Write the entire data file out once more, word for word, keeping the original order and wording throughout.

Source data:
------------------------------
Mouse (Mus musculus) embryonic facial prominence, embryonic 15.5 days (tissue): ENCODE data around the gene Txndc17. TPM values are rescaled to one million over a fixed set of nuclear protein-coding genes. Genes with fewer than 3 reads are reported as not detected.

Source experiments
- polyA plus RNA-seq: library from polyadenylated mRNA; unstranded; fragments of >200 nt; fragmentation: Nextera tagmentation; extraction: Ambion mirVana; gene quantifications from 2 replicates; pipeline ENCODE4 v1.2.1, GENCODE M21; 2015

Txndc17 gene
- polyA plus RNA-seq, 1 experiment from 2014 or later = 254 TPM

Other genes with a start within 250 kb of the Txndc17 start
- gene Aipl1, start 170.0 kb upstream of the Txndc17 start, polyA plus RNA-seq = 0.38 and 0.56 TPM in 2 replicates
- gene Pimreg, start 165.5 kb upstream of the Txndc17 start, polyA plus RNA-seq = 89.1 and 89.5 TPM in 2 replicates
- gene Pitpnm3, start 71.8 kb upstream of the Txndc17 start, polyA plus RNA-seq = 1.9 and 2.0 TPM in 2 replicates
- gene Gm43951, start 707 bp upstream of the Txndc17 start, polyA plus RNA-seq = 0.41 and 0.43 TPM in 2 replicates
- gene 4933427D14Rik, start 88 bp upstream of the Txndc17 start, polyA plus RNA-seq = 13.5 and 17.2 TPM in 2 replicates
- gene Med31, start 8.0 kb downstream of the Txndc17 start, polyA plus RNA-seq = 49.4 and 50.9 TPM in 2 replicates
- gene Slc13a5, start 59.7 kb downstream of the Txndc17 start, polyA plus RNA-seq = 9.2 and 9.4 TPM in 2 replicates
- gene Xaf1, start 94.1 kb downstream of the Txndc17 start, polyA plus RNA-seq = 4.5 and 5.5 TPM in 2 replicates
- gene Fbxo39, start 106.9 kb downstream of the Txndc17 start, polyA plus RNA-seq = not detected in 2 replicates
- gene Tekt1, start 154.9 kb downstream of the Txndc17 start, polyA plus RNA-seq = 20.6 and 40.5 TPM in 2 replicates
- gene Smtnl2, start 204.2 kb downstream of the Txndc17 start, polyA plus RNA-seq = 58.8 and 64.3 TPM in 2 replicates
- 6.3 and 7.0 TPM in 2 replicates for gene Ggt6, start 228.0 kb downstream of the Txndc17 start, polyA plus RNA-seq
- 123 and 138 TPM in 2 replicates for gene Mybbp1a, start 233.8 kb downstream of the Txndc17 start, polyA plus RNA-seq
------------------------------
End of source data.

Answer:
Mouse (Mus musculus) embryonic facial prominence, embryonic 15.5 days (tissue): ENCODE data around the gene Txndc17. TPM values are rescaled to one million over a fixed set of nuclear protein-coding genes. Genes with fewer than 3 reads are reported as not detected.

Source experiments
- polyA plus RNA-seq: library from polyadenylated mRNA; unstranded; fragments of >200 nt; fragmentation: Nextera tagmentation; extraction: Ambion mirVana; gene quantifications from 2 replicates; pipeline ENCODE4 v1.2.1, GENCODE M21; 2015

Txndc17 gene
- polyA plus RNA-seq, 1 experiment from 2014 or later = 254 TPM

Other genes with a start within 250 kb of the Txndc17 start
- gene Aipl1, start 170.0 kb upstream of the Txndc17 start, polyA plus RNA-seq = 0.38 and 0.56 TPM in 2 replicates
- gene Pimreg, start 165.5 kb upstream of the Txndc17 start, polyA plus RNA-seq = 89.1 and 89.5 TPM in 2 replicates
- gene Pitpnm3, start 71.8 kb upstream of the Txndc17 start, polyA plus RNA-seq = 1.9 and 2.0 TPM in 2 replicates
- gene Gm43951, start 707 bp upstream of the Txndc17 start, polyA plus RNA-seq = 0.41 and 0.43 TPM in 2 replicates
- gene 4933427D14Rik, start 88 bp upstream of the Txndc17 start, polyA plus RNA-seq = 13.5 and 17.2 TPM in 2 replicates
- gene Med31, start 8.0 kb downstream of the Txndc17 start, polyA plus RNA-seq = 49.4 and 50.9 TPM in 2 replicates
- gene Slc13a5, start 59.7 kb downstream of the Txndc17 start, polyA plus RNA-seq = 9.2 and 9.4 TPM in 2 replicates
- gene Xaf1, start 94.1 kb downstream of the Txndc17 start, polyA plus RNA-seq = 4.5 and 5.5 TPM in 2 replicates
- gene Fbxo39, start 106.9 kb downstream of the Txndc17 start, polyA plus RNA-seq = not detected in 2 replicates
- gene Tekt1, start 154.9 kb downstream of the Txndc17 start, polyA plus RNA-seq = 20.6 and 40.5 TPM in 2 replicates
- gene Smtnl2, start 204.2 kb downstream of the Txndc17 start, polyA plus RNA-seq = 58.8 and 64.3 TPM in 2 replicates
- 6.3 and 7.0 TPM in 2 replicates for gene Ggt6, start 228.0 kb downstream of the Txndc17 start, polyA plus RNA-seq
- 123 and 138 TPM in 2 replicates for gene Mybbp1a, start 233.8 kb downstream of the Txndc17 start, polyA plus RNA-seq